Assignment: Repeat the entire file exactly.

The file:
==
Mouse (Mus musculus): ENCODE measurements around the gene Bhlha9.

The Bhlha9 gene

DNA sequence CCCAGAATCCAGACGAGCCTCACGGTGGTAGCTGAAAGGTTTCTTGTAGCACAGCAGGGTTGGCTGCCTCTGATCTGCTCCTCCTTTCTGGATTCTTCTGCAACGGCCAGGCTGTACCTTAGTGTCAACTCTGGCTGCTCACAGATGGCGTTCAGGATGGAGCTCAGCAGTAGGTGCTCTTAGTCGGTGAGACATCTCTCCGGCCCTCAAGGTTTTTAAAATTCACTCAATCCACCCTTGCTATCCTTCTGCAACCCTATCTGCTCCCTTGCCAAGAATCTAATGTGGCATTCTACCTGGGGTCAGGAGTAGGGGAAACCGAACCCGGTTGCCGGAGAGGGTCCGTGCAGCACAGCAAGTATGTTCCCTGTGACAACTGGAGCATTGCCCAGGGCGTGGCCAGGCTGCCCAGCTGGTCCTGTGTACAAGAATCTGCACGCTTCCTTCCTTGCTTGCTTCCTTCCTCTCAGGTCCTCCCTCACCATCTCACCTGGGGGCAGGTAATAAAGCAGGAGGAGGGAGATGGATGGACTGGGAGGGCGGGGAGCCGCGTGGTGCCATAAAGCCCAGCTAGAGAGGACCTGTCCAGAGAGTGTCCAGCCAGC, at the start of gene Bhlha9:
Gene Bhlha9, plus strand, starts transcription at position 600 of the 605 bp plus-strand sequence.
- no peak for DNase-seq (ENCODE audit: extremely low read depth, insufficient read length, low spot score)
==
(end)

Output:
Mouse (Mus musculus): ENCODE measurements around the gene Bhlha9.

The Bhlha9 gene

DNA sequence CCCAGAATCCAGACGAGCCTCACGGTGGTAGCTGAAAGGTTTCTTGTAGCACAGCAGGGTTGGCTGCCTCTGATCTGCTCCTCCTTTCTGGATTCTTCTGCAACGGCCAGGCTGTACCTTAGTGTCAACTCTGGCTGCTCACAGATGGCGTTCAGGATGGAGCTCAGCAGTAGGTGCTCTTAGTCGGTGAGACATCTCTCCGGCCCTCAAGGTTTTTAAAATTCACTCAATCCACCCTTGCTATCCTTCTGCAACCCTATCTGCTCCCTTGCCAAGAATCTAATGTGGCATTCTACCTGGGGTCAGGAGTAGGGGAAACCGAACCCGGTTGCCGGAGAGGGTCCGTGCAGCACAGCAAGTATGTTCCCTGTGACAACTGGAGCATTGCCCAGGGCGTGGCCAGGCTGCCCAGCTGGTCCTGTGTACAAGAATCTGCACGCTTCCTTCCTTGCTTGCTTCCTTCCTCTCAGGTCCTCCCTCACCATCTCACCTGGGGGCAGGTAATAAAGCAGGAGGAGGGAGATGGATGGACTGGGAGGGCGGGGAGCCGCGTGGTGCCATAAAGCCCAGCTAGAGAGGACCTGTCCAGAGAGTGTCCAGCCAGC, at the start of gene Bhlha9:
Gene Bhlha9, plus strand, starts transcription at position 600 of the 605 bp plus-strand sequence.
- no peak for DNase-seq (ENCODE audit: extremely low read depth, insufficient read length, low spot score)